You should really buy a manual "The Model T Transmission" from the club, it's worth much more than the $12 price :-) http://modeltstore.myshopify.com/products/service-manuals

Here are a couple of threads on cracks in the webs of reverse drums: http://www.mtfca.com/discus/messages/257047/309504.html?1346694269
http://www.mtfca.com/discus/messages/257047/276198.html


Top of pagePrevious messageNext messageBottom of page Link to this message  By Philippe BROST, France on Wednesday, January 15, 2014 - 02:45 pm:

If you are going to have a new shaft machined, maybe you can have it a little bit oversize so you won't have to change the bushing of the brake drum shaft and clutch plate shaft, just ream them to adjust clearance.

You also have to verify if the flat end of crankshaft is not out of round and then verify the crankshaft bolted with flywheel and transmission shaft. Some errors can compensate or cumulate.


Top of pagePrevious messageNext messageBottom of page Link to this message  By Justin Simon Elliott on Thursday, January 16, 2014 - 01:45 am:

Morning Roger, Philippe

I'm having a guy give me quote on making up a new shaft for me, and if he has a decent enough price I will get him to do it, otherwise I will go another direction.

Do either of you have, or know where I can find, the dimensions of an original shaft?


Thanks
Justin
South Africa


Top of pagePrevious messageNext messageBottom of page Link to this message  By Roger Karlsson, southern Sweden on Thursday, January 16, 2014 - 03:55 am:

In this thread Jim Weir measured his shaft to 0.9966": http://www.mtfca.com/cgi-bin/discus/show.cgi?tpc=257047&post=401419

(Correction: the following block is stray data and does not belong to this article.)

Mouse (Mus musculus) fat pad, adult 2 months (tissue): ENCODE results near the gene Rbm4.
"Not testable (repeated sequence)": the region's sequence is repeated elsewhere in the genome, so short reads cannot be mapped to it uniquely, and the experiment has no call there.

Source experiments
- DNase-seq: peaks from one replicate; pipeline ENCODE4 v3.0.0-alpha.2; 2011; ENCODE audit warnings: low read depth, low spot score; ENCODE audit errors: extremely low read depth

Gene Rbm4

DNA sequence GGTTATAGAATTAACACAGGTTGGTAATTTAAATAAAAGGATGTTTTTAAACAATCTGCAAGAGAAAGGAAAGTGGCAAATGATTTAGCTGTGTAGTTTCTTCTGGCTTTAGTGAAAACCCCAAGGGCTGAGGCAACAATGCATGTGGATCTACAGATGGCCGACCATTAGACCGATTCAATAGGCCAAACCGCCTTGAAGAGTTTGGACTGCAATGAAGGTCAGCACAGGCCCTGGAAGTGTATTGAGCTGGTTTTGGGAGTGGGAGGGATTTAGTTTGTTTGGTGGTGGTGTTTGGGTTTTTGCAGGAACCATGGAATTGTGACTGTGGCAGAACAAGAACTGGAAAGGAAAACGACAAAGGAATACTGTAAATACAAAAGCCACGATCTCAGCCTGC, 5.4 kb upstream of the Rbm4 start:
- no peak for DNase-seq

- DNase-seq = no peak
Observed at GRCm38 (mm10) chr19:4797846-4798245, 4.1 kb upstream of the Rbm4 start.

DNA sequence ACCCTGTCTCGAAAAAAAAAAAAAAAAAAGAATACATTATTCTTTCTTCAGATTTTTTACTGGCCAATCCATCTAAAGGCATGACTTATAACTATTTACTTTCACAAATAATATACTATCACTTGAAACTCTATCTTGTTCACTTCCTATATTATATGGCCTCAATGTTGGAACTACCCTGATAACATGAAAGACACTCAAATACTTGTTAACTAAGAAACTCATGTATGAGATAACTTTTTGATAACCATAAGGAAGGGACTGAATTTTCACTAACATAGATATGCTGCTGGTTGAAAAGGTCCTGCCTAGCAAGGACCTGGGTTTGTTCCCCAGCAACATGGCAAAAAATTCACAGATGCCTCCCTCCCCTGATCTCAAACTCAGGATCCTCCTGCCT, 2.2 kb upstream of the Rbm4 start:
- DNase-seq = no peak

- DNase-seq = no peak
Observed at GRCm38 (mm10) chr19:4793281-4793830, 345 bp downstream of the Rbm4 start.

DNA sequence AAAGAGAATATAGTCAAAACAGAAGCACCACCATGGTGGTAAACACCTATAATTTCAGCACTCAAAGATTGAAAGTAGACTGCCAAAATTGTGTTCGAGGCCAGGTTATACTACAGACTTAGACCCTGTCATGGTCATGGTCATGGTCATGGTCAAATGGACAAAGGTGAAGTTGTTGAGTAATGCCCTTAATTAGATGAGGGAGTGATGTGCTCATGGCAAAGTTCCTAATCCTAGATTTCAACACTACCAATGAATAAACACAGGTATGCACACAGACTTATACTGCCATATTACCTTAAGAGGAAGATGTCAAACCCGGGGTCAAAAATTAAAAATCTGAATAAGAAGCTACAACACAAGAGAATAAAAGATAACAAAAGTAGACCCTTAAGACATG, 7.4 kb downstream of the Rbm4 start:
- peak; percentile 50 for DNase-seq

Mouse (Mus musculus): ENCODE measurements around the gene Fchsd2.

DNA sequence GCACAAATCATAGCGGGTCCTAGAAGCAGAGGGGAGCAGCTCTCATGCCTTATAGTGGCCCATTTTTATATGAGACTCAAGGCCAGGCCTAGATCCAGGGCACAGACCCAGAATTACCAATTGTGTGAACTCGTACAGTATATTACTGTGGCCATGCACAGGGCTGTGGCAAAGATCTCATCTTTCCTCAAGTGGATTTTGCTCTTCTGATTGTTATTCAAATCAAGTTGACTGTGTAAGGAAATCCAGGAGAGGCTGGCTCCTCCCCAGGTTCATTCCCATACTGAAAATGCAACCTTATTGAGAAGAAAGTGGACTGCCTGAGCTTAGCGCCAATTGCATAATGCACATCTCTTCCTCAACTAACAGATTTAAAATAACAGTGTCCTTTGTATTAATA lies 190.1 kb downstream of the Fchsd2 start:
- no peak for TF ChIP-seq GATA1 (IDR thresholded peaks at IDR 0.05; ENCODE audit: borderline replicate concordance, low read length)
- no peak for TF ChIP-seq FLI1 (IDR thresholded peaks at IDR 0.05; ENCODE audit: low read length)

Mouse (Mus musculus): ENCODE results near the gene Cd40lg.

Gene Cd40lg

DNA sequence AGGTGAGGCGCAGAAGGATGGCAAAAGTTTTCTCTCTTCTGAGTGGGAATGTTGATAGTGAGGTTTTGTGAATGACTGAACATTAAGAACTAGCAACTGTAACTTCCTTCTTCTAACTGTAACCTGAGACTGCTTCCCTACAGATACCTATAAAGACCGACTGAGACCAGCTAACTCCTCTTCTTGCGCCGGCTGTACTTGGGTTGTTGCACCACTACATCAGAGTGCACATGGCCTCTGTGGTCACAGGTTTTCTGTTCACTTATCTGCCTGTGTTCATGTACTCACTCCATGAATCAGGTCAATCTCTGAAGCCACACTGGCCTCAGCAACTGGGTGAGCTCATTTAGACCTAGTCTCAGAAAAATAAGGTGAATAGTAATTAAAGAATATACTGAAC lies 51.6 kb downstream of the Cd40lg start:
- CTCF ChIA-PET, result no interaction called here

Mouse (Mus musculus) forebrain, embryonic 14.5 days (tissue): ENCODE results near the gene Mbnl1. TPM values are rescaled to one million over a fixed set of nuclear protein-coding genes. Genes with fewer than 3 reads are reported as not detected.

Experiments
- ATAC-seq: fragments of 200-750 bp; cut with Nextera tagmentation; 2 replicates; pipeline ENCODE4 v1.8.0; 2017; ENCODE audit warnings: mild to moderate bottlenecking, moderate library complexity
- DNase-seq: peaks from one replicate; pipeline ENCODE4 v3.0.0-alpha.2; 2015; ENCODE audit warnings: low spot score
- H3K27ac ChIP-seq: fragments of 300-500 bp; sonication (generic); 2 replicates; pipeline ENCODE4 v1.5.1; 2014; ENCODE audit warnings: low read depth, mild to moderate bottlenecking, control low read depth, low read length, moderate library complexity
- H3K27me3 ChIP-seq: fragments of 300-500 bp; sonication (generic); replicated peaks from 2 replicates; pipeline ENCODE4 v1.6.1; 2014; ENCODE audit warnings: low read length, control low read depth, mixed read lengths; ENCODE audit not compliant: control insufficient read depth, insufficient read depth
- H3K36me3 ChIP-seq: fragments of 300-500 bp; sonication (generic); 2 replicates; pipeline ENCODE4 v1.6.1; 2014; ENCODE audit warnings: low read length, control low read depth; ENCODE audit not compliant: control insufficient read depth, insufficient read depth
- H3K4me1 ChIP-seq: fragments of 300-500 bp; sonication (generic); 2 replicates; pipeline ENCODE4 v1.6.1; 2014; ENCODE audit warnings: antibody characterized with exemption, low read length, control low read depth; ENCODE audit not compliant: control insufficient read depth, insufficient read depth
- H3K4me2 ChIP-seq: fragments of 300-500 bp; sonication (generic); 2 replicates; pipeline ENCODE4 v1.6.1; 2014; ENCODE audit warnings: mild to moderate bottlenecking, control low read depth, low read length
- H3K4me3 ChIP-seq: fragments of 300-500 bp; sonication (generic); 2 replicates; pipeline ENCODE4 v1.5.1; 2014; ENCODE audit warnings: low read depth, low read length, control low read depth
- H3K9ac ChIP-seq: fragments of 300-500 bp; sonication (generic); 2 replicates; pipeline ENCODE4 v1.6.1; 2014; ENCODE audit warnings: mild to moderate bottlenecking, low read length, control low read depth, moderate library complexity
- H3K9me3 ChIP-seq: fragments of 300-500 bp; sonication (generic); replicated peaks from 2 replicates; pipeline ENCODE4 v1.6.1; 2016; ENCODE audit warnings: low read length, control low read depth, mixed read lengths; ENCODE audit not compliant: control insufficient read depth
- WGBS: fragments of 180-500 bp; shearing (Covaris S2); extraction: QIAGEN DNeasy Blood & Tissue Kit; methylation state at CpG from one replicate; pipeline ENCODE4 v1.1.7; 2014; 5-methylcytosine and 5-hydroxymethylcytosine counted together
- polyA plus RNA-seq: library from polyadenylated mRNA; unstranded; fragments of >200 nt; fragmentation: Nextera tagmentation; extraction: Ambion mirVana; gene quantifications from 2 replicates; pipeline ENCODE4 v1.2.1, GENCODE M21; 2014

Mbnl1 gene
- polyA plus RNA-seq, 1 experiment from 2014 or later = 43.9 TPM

So if you make it 1" maybe you don't have to change the bushings in the brake drum like Philippe says :-)

Another important function of that diameter is where the clutch hub is pressed on. Sometimes the hub is enlarged, but the diameter of the hole in the hub has to be checked for normal press fit without excessive force. At the end of the shaft it should fit into the driven plate bushing, there you can also check the dimension of the bushing and make the shaft accordingly.
The big radius in the flange end is important to withstand metal fatigue.

The repro guys in the US first forge the end to get a thick end to machine the flange from, thus they don't need to start with a large expensive piece of metal.

For me, the hardest part in machining a transmission shaft would be to get the dovel pin holes in the right position - but then I'm not a machinist. Good luck :-)


Top of pagePrevious messageNext messageBottom of page Link to this message  By Justin Simon Elliott on Thursday, January 16, 2014 - 04:29 am:

Thank you Roger.

I just dropped the part off for the quote. It is not hardened material. I asked for a quote in similar material and perhaps something harder.

Thank you for the dimensions, I appreciate it. I will let you know what the costs are for interest sake.

Regards
Justin
South Africa,


Top of pagePrevious messageNext messageBottom of page Link to this message  By Richard Gould on Thursday, January 16, 2014 - 08:57 am:

Personally I would not get a new one machined. Would the steel be the same as Ford used? Would it have the ability to flex in service without becoming fatigued?
Neither am I a fan of making the diameter greater to save worn out bushings. The hole in the disc drum rarely wears enough to allow a greater diameter shaft to be inserted.
Good used shafts are both plentiful and cheap. Why take a chance with something else?


Top of pagePrevious messageNext messageBottom of page Link to this message  By Roger Karlsson, southern Sweden on Thursday, January 16, 2014 - 09:08 am:

I agree, Richard, but Justin's reality in South Africa may be different from ours with scarcity of used parts and expensive import costs while maybe his preferred machine shop is cheap?
Lang's listing gives a clue on how they're made: "Made of 4140 and heat treated to 305 -320 brinell"